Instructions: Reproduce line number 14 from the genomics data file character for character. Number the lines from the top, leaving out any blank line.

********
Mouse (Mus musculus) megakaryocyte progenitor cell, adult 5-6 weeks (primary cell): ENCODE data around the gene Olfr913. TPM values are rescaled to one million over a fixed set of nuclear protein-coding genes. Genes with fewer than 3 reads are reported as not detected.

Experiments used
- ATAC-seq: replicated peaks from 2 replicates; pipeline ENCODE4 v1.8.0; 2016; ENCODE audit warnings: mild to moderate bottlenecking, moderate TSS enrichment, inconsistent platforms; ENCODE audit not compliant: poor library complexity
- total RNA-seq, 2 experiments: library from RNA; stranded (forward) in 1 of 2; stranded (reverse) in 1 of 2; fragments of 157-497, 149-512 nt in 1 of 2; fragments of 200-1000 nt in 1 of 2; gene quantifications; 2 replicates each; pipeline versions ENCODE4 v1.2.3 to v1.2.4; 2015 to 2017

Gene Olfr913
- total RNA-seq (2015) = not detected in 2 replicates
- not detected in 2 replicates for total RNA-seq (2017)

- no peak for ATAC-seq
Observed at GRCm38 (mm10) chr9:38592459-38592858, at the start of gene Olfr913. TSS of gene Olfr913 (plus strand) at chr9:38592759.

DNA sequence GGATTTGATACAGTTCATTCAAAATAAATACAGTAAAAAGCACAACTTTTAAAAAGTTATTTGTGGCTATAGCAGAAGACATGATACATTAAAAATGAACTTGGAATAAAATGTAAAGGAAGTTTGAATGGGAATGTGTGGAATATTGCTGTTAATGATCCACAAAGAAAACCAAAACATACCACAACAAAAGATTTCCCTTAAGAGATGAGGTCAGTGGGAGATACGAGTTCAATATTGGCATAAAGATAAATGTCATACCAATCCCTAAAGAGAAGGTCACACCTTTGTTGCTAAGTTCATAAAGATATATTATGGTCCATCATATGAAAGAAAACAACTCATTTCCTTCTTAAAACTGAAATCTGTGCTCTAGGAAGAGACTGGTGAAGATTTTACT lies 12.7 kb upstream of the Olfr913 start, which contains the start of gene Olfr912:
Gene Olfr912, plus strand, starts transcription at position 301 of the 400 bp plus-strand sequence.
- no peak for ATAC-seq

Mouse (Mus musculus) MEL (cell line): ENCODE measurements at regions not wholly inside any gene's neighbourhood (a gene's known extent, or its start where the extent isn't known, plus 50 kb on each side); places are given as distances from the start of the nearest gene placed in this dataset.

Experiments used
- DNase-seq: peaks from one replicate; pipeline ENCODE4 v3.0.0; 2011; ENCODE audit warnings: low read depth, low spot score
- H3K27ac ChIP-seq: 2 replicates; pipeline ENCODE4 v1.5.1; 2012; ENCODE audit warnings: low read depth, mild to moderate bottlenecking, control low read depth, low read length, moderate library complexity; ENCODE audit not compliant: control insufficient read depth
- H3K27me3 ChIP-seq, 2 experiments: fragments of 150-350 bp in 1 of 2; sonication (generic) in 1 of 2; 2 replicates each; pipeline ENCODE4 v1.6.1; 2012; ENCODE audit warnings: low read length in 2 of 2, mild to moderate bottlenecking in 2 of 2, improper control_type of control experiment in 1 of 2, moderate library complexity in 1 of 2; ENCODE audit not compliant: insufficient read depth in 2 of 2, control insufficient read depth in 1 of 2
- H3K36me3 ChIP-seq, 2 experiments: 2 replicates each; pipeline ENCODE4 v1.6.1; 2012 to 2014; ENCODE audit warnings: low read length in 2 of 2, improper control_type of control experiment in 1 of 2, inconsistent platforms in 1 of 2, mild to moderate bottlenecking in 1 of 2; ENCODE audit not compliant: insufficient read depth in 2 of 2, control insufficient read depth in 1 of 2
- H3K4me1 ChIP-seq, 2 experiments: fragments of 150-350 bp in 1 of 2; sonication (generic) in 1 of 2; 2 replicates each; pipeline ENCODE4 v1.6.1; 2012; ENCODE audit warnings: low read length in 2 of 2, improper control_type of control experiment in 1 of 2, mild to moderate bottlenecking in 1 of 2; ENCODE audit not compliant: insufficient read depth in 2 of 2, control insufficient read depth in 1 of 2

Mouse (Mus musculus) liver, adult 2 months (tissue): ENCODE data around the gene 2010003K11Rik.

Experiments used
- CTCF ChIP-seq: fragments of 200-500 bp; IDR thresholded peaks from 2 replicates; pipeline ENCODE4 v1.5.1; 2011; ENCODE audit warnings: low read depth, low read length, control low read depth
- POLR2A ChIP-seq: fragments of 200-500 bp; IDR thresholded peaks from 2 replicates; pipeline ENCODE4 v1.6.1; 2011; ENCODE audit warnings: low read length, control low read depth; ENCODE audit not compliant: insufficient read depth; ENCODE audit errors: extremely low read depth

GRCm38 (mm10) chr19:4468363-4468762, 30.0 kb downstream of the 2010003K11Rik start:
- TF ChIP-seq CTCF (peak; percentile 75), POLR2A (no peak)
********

Experiments used